This story is page after page of such poetry.  Beautiful!


The Donkey’s Christmas Song by Nancy Tafuri is the sweet, sweet story of the little donkey who, timid because of his loud bray, brings joy and warmth to the Baby Jesus.  With only a few short sentences per page, simple illustrations, and lots of animal sounds, this is the perfect Christmas story for toddlers. 


Bear Stays Up for Christmas by Karma Wilson (illustrated by Jane Chapman) follows a delightfully predictable pattern for those familiar with the other Bear books.  Written in rhyme, this is the story of Bear who uncharacteristically stays awake for Christmas Eve, but he is so busy with his preparations that he misses a very important visitor:  Santa!


Of course, we didn’t only read Christmas stories this week.  Here are a few other noteworthy read-alouds:


The Mitten by Alvin Tresselt (illustrated by Yaroslava) is, of course, another retelling of a Ukranian folk tale made famous in the world of children’s book lovers by Jan Brett.  While I would certainly never want to detract from Jan Brett’s gorgeous version of this story, we enjoyed this more simple version.  The illustrations in this story are warm and the tone of this version is very reminiscent, since the narrator is recounting a story told him by his grandfather.  


Cook-a-Doodle-Doo! by Janet Stevens and Susan Stevens Crummel (illustrated by Janet Stevens) is a “spinoff” of the classic Little Red Hen story.  Big Brown Rooster, great-grandson of the famous Little Red Hen, makes a strawberry shortcake with some unlikely helpers:  Pig, Iguana, and Turtle.  With humorous illustrations and comedic suspense, this makes a great read-aloud for preschoolers or gradeschoolers.  Older children might enjoy reading the sidebars which include information and illustrations about baking.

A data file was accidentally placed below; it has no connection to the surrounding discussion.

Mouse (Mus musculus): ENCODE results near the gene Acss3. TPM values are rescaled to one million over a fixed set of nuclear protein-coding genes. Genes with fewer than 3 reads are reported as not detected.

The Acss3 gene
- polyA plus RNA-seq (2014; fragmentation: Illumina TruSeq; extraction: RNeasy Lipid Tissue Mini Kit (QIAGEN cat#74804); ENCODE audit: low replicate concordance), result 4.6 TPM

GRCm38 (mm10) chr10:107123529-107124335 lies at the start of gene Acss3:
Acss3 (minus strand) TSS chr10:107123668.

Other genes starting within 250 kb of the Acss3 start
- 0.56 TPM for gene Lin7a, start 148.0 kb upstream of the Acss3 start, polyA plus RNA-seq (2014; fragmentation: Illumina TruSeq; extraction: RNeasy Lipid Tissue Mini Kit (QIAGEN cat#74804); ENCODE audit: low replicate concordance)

Counting Crocodiles by Judy Sierra (illustrated by Will Hillenbrand) is the entertaining story of a monkey who lives on an island in the middle of the Sillabobble Sea.  The monkey, whose only source of food is a lemon tree, spies a banana tree on an island across the sea. The clever monkey tricks the crocodiles who live in the Sillabobble Sea into helping her get her bananas.  This rhyming story is pure fun for the preschool set.


Basket Moon by Mary Lyn Ray (illustrated by Barbara Cooney) is the interesting story of a little boy who lives with his Ma and Pa in the backwoods of  Columbia County, New York, in what is presumably the 1800s.  His father makes baskets for a living, going into the town of Hudson to sell his wares only when there is a Basket Moon (i.e. full moon).  The little boy longs for the day when his father will take him to town, too, but when that day comes, he learns that venturing into society brings with it some pain and disappointment.  His parents and community help him cope with his disappointment by giving him the gift of a calling:  to be basketmaker, too.  I suppose you could say this is a bildungsroman, picture book style.  According to the author’s note at the end of this book, this story is based on an actual community of basketmakers who lived in that same region of New York.  This would be a great story to use as a part of a history or social studies lesson.  I was surprised that my girls, ages four (“and a half,” Lulu would quickly add) and two, enjoyed this, but out of all the books we read, this one was the most requested.  Maybe it’s their penchant for pioneer stories.

Join me, please, in sharing your read aloud picks for the week!